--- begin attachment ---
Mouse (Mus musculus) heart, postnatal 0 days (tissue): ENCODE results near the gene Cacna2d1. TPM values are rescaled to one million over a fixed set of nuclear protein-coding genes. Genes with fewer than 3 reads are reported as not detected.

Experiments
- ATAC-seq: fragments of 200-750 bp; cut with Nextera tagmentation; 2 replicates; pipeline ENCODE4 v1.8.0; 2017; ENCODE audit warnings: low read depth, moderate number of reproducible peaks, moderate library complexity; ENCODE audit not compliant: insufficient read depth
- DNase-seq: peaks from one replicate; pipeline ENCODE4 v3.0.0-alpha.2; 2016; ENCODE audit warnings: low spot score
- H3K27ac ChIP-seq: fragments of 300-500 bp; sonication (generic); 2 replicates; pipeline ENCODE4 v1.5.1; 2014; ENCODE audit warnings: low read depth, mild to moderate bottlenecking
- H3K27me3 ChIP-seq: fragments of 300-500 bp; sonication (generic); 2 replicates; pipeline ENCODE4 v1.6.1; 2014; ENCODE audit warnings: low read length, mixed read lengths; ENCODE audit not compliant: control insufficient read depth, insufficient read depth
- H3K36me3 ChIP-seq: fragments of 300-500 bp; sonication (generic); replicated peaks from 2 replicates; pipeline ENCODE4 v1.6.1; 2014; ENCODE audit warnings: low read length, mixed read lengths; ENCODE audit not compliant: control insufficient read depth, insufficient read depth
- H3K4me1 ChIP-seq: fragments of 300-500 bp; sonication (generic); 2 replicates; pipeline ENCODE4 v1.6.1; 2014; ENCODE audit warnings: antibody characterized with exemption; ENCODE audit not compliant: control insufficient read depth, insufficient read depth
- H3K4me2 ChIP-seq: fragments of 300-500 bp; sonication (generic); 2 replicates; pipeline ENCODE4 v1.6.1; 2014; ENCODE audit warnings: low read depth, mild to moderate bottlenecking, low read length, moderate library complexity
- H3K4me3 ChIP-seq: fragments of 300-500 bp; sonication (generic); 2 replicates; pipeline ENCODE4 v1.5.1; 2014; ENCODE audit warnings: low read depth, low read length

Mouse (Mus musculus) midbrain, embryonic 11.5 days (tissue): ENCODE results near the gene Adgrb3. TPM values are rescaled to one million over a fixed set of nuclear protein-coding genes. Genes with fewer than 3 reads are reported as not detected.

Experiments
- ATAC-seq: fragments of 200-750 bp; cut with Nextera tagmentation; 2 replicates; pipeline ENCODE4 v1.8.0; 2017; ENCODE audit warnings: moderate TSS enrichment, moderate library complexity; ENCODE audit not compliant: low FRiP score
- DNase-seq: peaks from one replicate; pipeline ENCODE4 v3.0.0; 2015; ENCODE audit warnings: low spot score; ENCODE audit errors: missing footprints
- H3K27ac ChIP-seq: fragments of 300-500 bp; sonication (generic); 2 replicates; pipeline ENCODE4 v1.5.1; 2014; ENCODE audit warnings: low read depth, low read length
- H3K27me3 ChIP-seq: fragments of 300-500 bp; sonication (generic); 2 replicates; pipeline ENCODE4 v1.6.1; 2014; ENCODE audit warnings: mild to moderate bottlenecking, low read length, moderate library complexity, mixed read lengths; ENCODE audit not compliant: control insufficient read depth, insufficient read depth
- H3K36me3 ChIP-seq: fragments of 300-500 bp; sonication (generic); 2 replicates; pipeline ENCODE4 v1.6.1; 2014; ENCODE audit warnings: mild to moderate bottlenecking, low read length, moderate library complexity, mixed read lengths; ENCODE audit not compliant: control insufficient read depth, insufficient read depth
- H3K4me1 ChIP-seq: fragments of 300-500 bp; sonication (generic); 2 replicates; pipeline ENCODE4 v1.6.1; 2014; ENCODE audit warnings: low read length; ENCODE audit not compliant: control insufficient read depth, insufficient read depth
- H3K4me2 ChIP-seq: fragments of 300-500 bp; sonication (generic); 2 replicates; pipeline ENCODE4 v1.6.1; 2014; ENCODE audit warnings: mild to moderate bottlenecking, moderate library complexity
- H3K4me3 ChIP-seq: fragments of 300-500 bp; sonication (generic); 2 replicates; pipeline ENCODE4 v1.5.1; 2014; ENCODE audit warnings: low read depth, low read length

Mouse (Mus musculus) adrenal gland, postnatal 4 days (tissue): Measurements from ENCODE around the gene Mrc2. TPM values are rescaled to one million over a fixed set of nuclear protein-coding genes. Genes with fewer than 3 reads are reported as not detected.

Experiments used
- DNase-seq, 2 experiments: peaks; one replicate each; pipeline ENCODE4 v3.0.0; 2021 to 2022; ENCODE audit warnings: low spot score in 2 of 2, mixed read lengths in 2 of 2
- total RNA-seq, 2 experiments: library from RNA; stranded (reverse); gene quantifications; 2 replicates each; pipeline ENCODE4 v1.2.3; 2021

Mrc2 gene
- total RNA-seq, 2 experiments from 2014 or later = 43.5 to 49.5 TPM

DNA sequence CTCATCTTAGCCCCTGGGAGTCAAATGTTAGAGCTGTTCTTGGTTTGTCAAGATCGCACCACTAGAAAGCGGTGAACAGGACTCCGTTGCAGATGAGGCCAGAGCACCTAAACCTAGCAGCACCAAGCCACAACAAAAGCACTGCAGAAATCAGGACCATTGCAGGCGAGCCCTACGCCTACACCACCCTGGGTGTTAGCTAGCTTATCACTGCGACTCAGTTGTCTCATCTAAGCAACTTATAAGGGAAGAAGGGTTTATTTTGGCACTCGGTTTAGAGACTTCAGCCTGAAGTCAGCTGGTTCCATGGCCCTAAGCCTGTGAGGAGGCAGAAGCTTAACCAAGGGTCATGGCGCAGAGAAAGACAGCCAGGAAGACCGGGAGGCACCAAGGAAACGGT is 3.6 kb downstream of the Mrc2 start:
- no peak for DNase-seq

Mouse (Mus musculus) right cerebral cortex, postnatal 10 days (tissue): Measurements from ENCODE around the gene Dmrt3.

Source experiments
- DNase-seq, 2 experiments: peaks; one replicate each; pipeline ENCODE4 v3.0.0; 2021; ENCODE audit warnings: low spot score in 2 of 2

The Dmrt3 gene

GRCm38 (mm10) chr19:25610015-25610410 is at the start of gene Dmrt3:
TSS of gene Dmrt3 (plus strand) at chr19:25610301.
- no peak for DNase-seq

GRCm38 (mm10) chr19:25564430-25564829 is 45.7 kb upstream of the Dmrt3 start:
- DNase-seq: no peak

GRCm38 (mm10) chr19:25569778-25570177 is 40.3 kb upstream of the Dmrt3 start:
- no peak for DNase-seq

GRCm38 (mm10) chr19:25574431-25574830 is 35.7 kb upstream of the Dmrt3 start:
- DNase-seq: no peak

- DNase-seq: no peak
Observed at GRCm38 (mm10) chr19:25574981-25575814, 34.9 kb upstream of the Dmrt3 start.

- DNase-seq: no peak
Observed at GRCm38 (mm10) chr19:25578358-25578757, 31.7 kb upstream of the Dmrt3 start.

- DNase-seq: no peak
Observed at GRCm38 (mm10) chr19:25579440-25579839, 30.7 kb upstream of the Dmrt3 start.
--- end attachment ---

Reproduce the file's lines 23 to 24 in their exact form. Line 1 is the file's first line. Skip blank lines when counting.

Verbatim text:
- DNase-seq, 2 experiments: peaks; one replicate each; pipeline ENCODE4 v3.0.0; 2021 to 2022; ENCODE audit warnings: low spot score in 2 of 2, mixed read lengths in 2 of 2
- total RNA-seq, 2 experiments: library from RNA; stranded (reverse); gene quantifications; 2 replicates each; pipeline ENCODE4 v1.2.3; 2021